Category Archives: History

Arizona History – June 5

Friday, June 5

On this date in 1871, Armijo, one of the principal chiefs of the Navajo Nation died.

On this date in 1928, bids were opened for the construction of the North Rim Road of the Grand Canyon.

On this date in 1928, Northern Arizona State Teachers College at Flagstaff graduated the largest class in its history as President Grady Gammage presented 81 certificates.

On this date in 1996, Winslow’s temperature hit 100 degrees, breaking the record of 96 for the day set back in 1957.

(I was here that day, having arrived just the day before to monsoon rains, and my makeshift roof had blown off. It was hot, and I wondered if I had made a mistake leaving a stable career & family behind in Ohio. I can say now that it was the right move.)

Arizona History – June 1

Monday, June 1

On this date in 1868, the eighth and final treaty between the Navajo Nation and the United States was concluded at Ft. Sumner, New Mexico. This treaty included the establishment of the present Navajo Indian Reservation.

On this date in 1906, the mule-drawn street car made its last run to the gates of the University of Arizona beside the electric car which had gone into operation five days before.

On this date in 1910, fire destroyed the stable of the Pioneer Transfer Co. in Phoenix. Four horses were burned to death.

Arizona History – May 27

Wednesday, May 27

On this date in 1896, the first commencement of Phoenix Union High School was held at the Phoenix Opera House. Keynote speaker John E. Merriam talked on “What Electrical Science is Doing for the World.”

On this date in 1910, it was announced that Picacho Mine, which had sat idle in the Cababi Mountains for many years, was to reopen.

Arizona History – May 26

Tuesday, May 26

On this date in 1881, the first telephone office was established in Tucson.

On this date in 1894, the city of Flagstaff was incorporated.

On this date in 1909, the Pima County Court dismissed a 22-year-old murder indictment against Geronimo.

On this date in 1910, the Pima County Board of Supervisors ruled they would not license saloons in mining camps that had no police force.

On this date in 1915, the first furnace was put into operation at the Clarkdale Smelter to smelt the ore from the United Verde mines at Jerome.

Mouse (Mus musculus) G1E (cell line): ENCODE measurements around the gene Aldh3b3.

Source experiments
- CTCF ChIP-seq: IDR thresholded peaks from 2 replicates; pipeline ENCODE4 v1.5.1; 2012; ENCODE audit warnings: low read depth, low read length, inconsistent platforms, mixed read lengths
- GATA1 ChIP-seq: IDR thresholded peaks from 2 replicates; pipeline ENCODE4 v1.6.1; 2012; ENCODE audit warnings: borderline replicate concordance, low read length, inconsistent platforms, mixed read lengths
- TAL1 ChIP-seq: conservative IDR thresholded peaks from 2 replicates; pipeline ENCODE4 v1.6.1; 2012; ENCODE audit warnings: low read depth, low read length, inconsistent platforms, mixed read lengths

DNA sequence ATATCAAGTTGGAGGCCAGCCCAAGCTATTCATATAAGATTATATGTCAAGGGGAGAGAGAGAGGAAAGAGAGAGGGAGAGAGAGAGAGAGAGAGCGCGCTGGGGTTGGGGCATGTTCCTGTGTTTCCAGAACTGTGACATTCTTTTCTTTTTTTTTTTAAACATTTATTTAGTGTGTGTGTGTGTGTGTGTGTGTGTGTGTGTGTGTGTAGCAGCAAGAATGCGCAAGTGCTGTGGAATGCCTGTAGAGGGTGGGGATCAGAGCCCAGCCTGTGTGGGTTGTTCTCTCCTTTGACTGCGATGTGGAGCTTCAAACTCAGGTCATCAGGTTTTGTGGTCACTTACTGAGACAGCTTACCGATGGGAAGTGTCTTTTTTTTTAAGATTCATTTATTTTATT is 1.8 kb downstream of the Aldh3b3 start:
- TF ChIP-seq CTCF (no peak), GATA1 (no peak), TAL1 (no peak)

On this date in 1930, President Herbert Hoover signed the proclamation creating Sunset Crater National Monument.

Arizona History – May 25

Monday, May 25

On this date in 1892, the Arizona Medical Association was organized in Phoenix. It was incorporated on June 16, 1950.

On this date in 1929, Yuma Mesa Grapefruit Co. announced it would erect a $25,000 packing house in Yuma and the Bomberger Seed Co. would construct a $10,000 warehouse and seed laboratory.

Arizona History – May 24

Sunday, May 24

On this date in 1869, John Wesley Powell and his party began their historic exploration of the Colorado River.

On this date in 1915, Arizona and California celebrated the opening of the new “Ocean to Ocean” highway bridge at Yuma.

On this date in 1925, R.J. Jones of Phoenix, who owned a 160-acre 165-hectare) tract of land located a mile and a half( (2 kilometers) from the Casa Grande ruins, announced that the land would be subdivided and a new town called Coolidge would be built.

On this date in 1930, the State of Arizona presented a bronze statue of John Campbell Greenway to Statuary Hall in Washington, D.C.

 

Arizona History – May 23

Saturday, May 23

On this date in 1868, Col. Christopher “Kit” Carson, who directed the campaign against the Navajos which resulted in their surrender and the exile of about half the tribe to Fort Sumner between 1864 and 1868, died at Fort Lyon, Colorado, just nine days before the June 1 signing of the treaty which allowed the Navajos to return to their homeland.

On this date in 1919, the Secretary of the Arizona Livestock Board reported that Cochise County was swarming with cattle rustlers.

On this date in 1927, one person died and several were injured when two Santa Fe trains crashed near Flagstaff.

Source: Arizona history May 17-23 – Washington Times

Happy Memorial Day weekend to all. While we live in a time where freedom is a distant memory, let us not forget those who fought to keep us as free as possible, and who paid the ultimate price.

Let us celebrate their lives, once again restore freedom and liberty, and throw off the heavy yoke of corrupt government.

Arizona History – May 19

Tuesday, May 19

On this date in 1890, The Arizona Republican published its first issue and would become the Arizona Republic 40 years later.

On this date on 1892, a stage coach line was established between Flagstaff and the Grand Canyon.

On this date in 1916, private citizens of Arizona let the contract for a solid silver service to be presented to the battleship Arizona. The price was approximately $8,000.

Source: Arizona history May 17-23 – Washington Times

Sat, May 19, 1917 – Page 1 · Arizona Daily Star (Tucson, Arizona) · Newspapers.com

Arizona History – May 18

1910: John Gardner, Pima County census enumerator, reports that as he entered a Yaquai village in northern Pima County all the Indians quickly vanished. His total count for the village was one female.

1929: Federal Engineer H.J. Gault arrives in Yuma to begin the final survey of the All-American Canal.

2004: Randy Johnson of the Arizona Diamondbacks pitches a perfect game, beating the Braves 2-0, in Atlanta. It was the 17th perfect game in Major League Baseball history, and Johnson — at age 40 — was the oldest pitcher to pitch a perfect game.

Source: May 18: Today in Arizona history | Local news | tucson.com